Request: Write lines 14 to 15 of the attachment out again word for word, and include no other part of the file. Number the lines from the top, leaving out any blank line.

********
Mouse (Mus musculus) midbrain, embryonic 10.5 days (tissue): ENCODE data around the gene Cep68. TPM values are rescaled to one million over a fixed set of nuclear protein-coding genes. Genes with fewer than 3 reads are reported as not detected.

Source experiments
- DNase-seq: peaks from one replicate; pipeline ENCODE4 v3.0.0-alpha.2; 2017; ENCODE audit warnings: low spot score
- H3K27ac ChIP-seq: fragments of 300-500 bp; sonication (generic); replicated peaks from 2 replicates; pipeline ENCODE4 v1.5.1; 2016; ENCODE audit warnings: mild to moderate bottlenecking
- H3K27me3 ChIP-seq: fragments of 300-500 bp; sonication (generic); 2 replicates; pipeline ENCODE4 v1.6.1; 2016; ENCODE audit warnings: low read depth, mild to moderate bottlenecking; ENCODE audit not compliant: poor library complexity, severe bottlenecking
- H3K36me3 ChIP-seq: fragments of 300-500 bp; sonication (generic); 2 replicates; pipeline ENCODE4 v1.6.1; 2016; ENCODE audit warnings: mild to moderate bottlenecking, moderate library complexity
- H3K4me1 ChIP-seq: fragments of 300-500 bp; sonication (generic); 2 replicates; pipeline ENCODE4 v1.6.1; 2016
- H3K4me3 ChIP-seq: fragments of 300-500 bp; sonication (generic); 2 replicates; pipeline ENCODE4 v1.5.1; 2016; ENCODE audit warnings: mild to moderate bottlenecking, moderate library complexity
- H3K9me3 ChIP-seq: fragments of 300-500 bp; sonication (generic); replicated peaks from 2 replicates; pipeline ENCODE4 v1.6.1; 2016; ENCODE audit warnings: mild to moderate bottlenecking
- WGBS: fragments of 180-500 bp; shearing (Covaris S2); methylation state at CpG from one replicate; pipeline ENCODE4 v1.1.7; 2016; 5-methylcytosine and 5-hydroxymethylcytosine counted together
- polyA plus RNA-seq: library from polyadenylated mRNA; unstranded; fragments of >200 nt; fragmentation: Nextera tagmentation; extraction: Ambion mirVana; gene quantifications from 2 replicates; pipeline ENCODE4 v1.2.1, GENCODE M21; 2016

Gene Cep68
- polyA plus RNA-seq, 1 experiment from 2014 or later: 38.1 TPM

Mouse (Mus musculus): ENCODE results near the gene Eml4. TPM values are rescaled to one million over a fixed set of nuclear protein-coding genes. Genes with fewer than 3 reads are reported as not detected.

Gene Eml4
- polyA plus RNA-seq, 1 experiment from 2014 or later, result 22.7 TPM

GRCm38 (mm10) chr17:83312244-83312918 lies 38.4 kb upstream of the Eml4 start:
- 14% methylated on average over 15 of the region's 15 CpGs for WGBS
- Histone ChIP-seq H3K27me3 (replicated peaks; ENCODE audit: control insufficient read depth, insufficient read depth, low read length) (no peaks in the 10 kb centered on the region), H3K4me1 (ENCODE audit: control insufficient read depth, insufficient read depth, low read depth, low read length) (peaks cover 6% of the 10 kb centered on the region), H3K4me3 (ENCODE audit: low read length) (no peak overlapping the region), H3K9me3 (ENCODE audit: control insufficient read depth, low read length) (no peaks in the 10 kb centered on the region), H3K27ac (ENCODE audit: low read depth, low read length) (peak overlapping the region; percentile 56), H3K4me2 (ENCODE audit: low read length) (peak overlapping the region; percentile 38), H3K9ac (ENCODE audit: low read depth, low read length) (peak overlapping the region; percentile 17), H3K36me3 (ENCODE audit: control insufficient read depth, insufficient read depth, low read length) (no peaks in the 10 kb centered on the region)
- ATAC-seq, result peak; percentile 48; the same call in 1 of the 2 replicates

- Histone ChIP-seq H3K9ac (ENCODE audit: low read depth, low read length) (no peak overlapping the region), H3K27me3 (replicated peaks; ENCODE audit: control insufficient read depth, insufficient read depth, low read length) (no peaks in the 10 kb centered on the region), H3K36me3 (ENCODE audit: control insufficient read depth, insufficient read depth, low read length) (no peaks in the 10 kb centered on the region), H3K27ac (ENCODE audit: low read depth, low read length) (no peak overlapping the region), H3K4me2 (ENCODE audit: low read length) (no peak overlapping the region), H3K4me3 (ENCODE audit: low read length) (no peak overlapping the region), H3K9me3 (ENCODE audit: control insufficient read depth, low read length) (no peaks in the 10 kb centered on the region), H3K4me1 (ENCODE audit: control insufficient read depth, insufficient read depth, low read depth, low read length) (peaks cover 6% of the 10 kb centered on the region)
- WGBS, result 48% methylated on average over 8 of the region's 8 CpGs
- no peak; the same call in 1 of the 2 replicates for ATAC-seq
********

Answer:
Mouse (Mus musculus): ENCODE results near the gene Eml4. TPM values are rescaled to one million over a fixed set of nuclear protein-coding genes. Genes with fewer than 3 reads are reported as not detected.

Gene Eml4